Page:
3. Gunther says:

    Thank you for the comparison and the details. I like the 9000 from Indonesia very much – the ring colour matches the colour of the imprint (a detail which would suit the German 9000 well too) and there is no third side printed with garbage.

  4. Matthias says:

    Kevin, I also like to see useful information, like the country of manufacture, on products (Outside the world of stationery, too. I find it a shame that products from Aldi UK (a big supermarket) usually don’t have the country of origin printed on the packaging).

    Gunther, I’m not so keen on the font used for HB, I think it doesn’t fit with the rest of the pencil. I actually do like the third side of the of the 9000. They could have left the URL out, but I guess you can’t make a pencil that will appeal to all pencileers..

  5. Gunther says:

    Could it be possible that the one from Indonesia is counterfeit?

  6. Matthias says:

    It’s possible, but seems unlikely that this one is counterfeit – Faber-Castell Australia have confirmed that they get their pencils from the Indonesian factory and other photos I have seen, as well as information I have received from another reader (who wants to stay anonymous) confirm this information. I hope I’ll find the time soon to put his photos and info into a blog post.

  7. Sola says:

    It’s interesting how one or two letters just slightly off will alert you to its provenance – our brains must be really absorbing much more than we think ;) Does Kevin have his own blog or does he just put in guest appearances? :)

  8. kevin says:

    Does Kevin have his own blog or does he just put in guest appearances?

    Hi Sola…i’m just a normal stationery nut. I just look for honesty and integrity from the manufacturers The barcode difference is a dead give awaybetween the German and Indonesian pencils and easily researched in the googlesphere. The Indonesian lacquer coating is not water based like it’s German counterpart – it attracts unsightly finger print smudge marks on the pencil and is definitely a more cheaply made pencil, albeit with good German lead as previously noted.

  9. Gunther says:

    Kevin, I like the wording “normal stationery nut”! :-)

  10. Sola says:

    Thank you for the clarification Kevin :) I have to say, I’ve never been impressed with the varnish on the original Castell 9000s very much, they fade and wear terribly, much more than other pencils. And you say the Indonesian coating is worse…?!

  11. Gunther says:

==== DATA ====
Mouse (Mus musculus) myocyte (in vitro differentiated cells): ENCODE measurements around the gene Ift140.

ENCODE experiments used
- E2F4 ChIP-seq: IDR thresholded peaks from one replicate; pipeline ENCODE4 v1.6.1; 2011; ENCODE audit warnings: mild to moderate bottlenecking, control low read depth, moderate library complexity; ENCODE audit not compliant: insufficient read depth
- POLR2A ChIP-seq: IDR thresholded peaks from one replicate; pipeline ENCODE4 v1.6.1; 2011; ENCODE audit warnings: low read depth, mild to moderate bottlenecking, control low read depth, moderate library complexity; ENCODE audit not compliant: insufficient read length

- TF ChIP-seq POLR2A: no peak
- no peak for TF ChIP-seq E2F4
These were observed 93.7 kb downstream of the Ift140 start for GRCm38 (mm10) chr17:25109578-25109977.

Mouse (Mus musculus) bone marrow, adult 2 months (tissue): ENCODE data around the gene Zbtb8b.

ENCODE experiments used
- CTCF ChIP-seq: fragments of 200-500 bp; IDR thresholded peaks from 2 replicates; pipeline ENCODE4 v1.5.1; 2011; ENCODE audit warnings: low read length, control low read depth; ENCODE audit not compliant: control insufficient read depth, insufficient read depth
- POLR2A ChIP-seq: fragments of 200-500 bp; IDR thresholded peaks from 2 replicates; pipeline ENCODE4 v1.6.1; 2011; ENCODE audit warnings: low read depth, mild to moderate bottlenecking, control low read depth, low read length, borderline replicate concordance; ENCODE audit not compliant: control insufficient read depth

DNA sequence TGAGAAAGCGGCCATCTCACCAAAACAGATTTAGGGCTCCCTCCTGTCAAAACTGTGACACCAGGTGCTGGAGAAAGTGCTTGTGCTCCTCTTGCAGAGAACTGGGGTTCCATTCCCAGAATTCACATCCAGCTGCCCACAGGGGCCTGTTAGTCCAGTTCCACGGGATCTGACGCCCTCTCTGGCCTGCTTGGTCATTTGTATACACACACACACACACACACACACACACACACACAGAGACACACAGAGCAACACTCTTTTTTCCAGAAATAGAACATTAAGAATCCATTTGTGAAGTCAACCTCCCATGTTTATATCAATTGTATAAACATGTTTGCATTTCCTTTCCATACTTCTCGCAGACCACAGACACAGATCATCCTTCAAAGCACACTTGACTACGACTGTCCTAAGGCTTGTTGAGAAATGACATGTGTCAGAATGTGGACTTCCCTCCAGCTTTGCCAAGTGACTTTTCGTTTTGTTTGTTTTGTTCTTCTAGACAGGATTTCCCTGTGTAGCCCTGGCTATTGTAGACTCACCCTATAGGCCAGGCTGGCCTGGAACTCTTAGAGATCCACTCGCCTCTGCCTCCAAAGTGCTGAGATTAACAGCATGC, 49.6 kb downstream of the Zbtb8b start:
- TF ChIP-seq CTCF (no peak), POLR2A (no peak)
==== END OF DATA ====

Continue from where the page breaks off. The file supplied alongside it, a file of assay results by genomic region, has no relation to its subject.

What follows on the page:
I have been told quite a few times that the varnish of the German 9000 can come off and leave green marks on the hand. – By the way, even water-based lacquers can contain up to 10% solvents. These solvents – hydrocarbons, softeners and alcohols – and the preservatives (up to 0.5%, e. g. biocides and sometimes even formaldehyde) which are necessary to prevent a microbiological attack during storage make handling of and working with these lacquers more difficult than the term “water-based” suggests.

  12. Sola says:

    Of course, Gunther, you remind me that pencils are made of wood, after all! It’s actually amazing that they don’t rot! And we should really appreciate ones that don’t even crack or bend…

  13. Gunther says:

    Oops – ” the preservatives (up to 0.5%, e. g. biocides and sometimes even formaldehyde) which are necessary to prevent a microbiological attack during storage” applies to the storage of the lacquer, not the wood.

  14. Sola says:

    Oops, that was a collosal misunderstanding on my part! Sorry!

  15. kevin says:

    interesting discussion this. German FC are on their *own (of the high end models) using water based finishes and there is certainly a trade off between the “‘environment friendly” FC9000s and other well known brands Tombow Mono 100, Mitsubishi Hi-Uni, Staedtler Mars 100, CDT – all of which i think use oil based finishes… an oil based finish allows for a higher standard and longer lasting finish – but, hey we’re talking about pencils here.

    *Derwent Graphic also use water based varnish with a cheap finish, but these pencils also have other reliability issues IMO.

  16. Matthias says:

    I think a big reason for switching to water based paint, linked to the environmental friendliness, was the well being of the employees – who then didn’t have to be surrounded by the bad fumes all day long. I think I might have read that on Sean’s or Gunther’s blog.